This article, written by Jaeun Park, originally appeared on Paw Print, the news site of West Ranch High School. Park was the winner of NECIR’s High School Investigative Journalism Contest, and the piece is being republished here as an outstanding example of high school investigative reporting.
October 12, 2015
Cheating happens practically every day at West Ranch. Students at the lunch tables poring over each other’s answers, talking about what was on the Human Anatomy quiz during AP Lit, or telling a friend whether there’s a spot quiz in Mr. Burn’s class next period.
There’s the obligatory stern warning at the beginning of the year when you get your syllabus: “Don’t talk to the other periods about what was on the test, that’s a form of cheating” usually
accompanied with the district academic dishonesty policy.
But still, people do it, and don’t get caught.
At one point in during the 2014-2015 school year, however, a group of sophomores taking an AP European History exam cheated and got caught.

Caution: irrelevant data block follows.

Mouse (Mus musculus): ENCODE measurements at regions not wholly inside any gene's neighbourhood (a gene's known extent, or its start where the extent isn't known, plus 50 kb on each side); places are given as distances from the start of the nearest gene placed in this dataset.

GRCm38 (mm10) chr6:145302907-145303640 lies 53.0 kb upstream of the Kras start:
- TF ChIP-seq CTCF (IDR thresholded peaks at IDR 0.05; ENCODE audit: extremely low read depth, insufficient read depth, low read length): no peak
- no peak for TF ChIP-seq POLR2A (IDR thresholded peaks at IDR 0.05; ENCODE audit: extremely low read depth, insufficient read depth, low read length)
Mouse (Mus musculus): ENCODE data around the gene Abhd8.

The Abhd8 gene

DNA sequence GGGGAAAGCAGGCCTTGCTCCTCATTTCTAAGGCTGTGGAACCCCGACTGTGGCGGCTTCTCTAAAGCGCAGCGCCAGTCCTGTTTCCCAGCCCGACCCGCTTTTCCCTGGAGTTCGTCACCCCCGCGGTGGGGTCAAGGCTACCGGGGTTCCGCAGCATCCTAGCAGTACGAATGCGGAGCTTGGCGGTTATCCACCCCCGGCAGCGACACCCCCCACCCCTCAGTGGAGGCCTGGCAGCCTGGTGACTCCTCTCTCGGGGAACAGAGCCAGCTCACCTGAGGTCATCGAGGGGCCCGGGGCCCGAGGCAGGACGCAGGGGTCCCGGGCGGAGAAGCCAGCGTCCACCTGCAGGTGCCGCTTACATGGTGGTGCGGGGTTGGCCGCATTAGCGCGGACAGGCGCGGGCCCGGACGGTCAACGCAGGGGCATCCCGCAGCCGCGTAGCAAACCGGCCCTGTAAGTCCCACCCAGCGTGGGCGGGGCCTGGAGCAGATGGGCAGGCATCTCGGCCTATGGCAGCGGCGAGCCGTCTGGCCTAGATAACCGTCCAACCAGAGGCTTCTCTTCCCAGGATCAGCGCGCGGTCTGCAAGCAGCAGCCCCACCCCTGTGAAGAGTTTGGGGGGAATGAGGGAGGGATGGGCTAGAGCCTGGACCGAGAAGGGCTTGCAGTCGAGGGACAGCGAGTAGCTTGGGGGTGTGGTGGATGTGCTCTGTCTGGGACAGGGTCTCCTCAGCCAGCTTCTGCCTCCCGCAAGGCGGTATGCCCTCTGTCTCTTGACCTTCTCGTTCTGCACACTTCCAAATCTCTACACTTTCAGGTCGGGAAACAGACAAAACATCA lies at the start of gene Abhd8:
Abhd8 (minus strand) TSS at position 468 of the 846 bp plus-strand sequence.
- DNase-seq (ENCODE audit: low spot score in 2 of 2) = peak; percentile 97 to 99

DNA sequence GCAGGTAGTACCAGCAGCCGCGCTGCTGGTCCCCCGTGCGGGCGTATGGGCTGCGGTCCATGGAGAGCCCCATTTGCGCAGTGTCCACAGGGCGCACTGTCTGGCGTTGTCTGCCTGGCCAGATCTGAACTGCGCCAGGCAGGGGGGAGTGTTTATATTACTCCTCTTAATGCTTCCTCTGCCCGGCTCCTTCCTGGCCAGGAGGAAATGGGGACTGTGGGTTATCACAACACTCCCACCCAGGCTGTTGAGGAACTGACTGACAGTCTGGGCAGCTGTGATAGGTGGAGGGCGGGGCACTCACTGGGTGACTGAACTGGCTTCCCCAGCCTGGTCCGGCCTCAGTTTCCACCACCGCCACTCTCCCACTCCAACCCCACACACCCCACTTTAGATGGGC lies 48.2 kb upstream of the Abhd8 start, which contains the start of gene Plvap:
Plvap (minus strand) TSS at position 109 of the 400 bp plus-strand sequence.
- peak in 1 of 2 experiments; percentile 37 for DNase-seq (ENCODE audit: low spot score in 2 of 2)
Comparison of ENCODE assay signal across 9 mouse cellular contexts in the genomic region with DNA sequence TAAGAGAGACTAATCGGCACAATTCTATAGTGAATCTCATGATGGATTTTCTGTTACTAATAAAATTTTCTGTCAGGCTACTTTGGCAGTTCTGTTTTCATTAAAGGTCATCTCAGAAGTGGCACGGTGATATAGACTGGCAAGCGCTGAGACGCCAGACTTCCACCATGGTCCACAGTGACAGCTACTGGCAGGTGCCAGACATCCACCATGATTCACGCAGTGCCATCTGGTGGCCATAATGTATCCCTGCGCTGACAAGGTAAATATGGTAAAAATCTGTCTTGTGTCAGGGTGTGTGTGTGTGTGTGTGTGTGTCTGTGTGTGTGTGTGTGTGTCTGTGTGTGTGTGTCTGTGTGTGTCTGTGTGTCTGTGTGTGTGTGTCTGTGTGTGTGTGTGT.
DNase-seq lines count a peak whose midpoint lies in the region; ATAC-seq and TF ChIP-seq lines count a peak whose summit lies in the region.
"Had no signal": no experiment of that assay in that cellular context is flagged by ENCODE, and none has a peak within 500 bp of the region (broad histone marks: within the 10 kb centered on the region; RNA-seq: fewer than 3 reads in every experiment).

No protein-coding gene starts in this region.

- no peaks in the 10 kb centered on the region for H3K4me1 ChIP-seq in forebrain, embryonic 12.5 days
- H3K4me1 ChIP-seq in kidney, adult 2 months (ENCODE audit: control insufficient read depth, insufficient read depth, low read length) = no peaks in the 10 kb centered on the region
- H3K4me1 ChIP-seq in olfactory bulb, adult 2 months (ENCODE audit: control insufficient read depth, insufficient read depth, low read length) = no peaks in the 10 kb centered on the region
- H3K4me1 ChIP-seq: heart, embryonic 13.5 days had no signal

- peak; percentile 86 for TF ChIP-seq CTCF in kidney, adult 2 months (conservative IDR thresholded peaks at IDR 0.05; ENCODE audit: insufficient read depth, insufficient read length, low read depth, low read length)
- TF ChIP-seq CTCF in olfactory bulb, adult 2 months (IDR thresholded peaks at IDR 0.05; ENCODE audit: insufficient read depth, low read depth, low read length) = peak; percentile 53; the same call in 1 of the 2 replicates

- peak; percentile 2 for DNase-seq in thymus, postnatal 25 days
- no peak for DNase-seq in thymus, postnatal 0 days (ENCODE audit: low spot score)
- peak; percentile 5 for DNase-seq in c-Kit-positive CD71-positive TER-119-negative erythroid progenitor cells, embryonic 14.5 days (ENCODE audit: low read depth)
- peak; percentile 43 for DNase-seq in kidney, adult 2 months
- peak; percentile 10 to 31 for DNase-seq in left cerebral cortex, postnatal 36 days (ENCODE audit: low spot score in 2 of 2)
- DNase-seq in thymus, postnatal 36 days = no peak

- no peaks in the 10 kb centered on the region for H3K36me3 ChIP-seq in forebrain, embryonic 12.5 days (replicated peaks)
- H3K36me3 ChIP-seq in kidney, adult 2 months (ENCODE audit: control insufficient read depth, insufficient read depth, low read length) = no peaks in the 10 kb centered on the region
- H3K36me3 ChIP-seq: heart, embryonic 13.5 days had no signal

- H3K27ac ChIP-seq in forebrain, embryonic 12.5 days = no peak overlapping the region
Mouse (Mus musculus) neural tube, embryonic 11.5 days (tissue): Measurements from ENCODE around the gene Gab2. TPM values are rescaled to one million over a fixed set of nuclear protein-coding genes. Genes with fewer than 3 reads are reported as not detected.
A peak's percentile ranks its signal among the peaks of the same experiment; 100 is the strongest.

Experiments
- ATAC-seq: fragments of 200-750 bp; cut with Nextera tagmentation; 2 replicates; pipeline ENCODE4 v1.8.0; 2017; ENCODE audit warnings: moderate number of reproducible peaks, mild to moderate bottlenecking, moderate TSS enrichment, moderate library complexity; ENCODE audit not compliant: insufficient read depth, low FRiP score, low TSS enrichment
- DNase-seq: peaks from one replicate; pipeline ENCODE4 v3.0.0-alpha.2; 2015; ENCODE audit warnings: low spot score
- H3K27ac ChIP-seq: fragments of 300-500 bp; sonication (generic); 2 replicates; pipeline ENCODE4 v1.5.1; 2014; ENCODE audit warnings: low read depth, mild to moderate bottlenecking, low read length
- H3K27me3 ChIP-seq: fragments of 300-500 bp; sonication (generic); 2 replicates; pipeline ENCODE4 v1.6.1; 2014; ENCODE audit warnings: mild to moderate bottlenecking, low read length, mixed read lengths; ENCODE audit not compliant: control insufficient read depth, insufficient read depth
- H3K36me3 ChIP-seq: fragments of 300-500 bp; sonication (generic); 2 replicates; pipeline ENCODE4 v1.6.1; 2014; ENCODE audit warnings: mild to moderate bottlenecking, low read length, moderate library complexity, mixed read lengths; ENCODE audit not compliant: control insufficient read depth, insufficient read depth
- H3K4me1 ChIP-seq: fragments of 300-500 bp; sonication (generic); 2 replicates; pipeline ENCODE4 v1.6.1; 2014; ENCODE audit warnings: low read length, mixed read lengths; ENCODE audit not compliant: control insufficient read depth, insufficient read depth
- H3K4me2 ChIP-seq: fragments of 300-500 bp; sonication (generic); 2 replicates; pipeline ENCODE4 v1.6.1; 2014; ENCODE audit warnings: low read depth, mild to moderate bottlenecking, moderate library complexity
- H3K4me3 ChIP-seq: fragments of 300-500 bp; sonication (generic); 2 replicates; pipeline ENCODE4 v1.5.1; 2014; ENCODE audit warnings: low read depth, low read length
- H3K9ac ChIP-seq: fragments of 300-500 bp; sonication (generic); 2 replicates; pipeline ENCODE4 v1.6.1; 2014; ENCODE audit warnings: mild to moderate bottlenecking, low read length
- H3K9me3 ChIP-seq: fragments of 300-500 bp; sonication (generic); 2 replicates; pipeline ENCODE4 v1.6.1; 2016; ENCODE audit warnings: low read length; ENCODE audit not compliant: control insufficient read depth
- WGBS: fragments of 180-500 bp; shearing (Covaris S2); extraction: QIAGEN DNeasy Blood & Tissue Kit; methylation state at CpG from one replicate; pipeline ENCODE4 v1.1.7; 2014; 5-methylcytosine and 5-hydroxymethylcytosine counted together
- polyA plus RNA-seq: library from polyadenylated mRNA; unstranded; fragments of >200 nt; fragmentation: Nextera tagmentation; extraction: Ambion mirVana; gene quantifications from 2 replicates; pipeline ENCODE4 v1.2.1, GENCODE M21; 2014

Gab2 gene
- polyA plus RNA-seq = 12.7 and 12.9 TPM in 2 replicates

It was the beginning of the second semester, when students still haven’t quite bounced back from winter break. Mr. Holland, the AP Euro. teacher, announced the first “non-partner” exam of the semester.
The test was taken by students in various degrees of sleep-deprivation. However, while most of the students were taking the exam diligently, a group of students had taken pictures of the exam which had been taken from the teacher’s desk outside of the school day.
Several students, unwilling to watch their AP Euro classmates be taken for fools, came forward and informed the teacher, Adam Holland, of the incident.